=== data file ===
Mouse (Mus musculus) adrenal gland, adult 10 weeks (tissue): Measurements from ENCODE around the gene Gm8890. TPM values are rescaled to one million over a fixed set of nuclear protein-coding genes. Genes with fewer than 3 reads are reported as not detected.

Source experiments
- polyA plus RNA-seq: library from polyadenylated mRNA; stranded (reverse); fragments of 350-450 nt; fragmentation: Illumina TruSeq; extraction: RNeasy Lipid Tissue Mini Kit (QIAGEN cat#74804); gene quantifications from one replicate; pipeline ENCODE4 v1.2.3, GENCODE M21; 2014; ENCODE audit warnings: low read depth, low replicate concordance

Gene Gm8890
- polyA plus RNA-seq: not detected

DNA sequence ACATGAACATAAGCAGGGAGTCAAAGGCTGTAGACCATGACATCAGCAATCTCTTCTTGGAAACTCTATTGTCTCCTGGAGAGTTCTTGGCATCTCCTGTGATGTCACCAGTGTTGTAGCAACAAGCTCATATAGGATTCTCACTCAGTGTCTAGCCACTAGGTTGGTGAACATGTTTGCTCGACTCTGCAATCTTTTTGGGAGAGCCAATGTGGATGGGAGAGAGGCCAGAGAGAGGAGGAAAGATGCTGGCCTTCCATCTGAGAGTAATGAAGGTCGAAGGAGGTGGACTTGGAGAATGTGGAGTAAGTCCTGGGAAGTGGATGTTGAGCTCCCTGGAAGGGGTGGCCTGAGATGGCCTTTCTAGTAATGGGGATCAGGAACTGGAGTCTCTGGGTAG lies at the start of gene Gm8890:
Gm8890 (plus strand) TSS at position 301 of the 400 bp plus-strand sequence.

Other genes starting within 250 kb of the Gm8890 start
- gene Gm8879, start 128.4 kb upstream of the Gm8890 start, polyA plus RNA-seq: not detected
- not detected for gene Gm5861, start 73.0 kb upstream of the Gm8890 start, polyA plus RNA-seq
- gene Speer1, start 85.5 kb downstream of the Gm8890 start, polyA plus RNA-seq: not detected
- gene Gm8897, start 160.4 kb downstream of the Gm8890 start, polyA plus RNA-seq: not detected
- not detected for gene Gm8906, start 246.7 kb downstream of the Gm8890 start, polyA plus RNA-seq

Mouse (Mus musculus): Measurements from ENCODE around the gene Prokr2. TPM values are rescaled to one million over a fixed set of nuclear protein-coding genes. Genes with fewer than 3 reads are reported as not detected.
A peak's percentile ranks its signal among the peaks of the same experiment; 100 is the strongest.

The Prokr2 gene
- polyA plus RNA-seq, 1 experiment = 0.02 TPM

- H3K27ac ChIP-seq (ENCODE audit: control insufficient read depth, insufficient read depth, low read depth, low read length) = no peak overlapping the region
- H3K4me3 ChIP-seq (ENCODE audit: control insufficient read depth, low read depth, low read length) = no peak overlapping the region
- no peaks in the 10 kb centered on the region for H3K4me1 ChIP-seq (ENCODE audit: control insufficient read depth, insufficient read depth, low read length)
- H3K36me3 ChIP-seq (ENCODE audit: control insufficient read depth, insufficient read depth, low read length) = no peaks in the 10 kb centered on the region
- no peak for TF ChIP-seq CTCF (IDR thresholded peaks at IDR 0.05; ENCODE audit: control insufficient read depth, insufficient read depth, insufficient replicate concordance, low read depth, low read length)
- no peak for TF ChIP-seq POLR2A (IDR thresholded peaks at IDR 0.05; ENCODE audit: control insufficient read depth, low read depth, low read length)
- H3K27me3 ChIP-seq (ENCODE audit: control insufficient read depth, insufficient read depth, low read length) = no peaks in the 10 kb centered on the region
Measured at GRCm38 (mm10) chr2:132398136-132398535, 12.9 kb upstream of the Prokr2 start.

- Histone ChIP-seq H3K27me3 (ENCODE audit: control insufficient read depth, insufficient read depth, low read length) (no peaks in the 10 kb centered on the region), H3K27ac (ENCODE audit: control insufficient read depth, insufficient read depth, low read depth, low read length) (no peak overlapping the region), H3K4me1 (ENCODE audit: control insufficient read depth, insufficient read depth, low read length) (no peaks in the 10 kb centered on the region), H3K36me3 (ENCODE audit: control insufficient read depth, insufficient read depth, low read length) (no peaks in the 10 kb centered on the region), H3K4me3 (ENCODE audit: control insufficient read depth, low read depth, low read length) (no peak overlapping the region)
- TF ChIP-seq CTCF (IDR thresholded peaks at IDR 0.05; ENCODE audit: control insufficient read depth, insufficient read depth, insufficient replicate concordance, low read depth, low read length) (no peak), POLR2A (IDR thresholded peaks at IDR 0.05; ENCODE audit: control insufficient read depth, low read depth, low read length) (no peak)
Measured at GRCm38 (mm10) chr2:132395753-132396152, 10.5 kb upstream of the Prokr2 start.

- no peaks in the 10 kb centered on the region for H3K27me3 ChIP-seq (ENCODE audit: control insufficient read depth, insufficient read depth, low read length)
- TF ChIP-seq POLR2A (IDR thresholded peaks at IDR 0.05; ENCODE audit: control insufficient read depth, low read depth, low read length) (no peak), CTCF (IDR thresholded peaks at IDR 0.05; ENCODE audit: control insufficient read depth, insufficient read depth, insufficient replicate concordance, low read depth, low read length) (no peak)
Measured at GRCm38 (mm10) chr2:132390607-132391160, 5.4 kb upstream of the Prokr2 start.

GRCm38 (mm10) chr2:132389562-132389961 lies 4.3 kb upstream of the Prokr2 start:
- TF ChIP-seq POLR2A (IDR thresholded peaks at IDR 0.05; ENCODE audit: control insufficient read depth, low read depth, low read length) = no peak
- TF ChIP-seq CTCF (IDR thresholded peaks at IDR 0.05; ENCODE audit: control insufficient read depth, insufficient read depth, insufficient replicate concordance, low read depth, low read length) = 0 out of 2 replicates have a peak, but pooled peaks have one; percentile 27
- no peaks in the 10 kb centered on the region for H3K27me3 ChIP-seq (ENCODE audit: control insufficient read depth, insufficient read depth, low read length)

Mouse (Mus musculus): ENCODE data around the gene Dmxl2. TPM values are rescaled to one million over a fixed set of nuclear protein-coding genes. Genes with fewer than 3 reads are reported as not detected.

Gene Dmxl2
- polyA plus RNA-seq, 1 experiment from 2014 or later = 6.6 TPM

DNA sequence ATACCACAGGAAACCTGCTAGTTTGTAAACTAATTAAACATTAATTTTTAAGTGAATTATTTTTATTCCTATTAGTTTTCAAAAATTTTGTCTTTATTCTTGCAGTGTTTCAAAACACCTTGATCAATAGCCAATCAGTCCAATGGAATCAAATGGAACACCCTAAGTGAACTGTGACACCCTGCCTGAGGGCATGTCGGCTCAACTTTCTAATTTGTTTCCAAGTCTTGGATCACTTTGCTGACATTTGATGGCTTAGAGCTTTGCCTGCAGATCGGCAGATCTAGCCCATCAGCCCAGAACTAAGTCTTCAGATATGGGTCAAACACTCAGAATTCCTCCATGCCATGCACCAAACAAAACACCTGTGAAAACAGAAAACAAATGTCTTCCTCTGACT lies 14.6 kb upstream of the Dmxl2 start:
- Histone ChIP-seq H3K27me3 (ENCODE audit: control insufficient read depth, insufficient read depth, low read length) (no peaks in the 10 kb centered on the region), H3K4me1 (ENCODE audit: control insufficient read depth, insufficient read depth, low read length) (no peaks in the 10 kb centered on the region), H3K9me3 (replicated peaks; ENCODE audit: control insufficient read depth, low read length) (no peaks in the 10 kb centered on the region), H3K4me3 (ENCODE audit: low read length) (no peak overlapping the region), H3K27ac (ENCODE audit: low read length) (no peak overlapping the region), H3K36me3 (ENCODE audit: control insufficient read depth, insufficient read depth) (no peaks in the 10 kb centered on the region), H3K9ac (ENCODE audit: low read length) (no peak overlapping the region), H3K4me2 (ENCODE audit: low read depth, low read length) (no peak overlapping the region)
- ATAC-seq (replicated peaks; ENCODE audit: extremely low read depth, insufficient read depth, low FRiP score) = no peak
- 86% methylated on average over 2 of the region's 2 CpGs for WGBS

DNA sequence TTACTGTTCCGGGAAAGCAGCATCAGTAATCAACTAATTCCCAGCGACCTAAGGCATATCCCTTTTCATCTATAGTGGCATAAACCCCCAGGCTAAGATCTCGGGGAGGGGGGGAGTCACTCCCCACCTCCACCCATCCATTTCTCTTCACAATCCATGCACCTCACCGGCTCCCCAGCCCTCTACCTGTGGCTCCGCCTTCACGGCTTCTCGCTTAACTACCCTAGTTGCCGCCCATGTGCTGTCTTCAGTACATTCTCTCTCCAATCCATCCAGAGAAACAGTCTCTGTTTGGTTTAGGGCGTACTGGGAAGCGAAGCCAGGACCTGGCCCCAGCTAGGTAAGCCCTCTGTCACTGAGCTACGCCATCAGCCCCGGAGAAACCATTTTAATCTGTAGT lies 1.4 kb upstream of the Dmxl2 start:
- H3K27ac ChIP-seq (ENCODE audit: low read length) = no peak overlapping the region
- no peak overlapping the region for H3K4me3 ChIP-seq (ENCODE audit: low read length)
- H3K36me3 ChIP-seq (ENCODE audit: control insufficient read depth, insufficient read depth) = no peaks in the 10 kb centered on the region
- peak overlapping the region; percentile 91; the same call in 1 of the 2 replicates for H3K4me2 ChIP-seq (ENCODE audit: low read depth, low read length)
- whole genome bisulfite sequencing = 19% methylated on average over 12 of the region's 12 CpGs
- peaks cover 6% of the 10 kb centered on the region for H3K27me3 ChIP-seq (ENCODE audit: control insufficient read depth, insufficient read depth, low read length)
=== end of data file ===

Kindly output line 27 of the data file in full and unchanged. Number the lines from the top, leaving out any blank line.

- TF ChIP-seq CTCF (IDR thresholded peaks at IDR 0.05; ENCODE audit: control insufficient read depth, insufficient read depth, insufficient replicate concordance, low read depth, low read length) (no peak), POLR2A (IDR thresholded peaks at IDR 0.05; ENCODE audit: control insufficient read depth, low read depth, low read length) (no peak)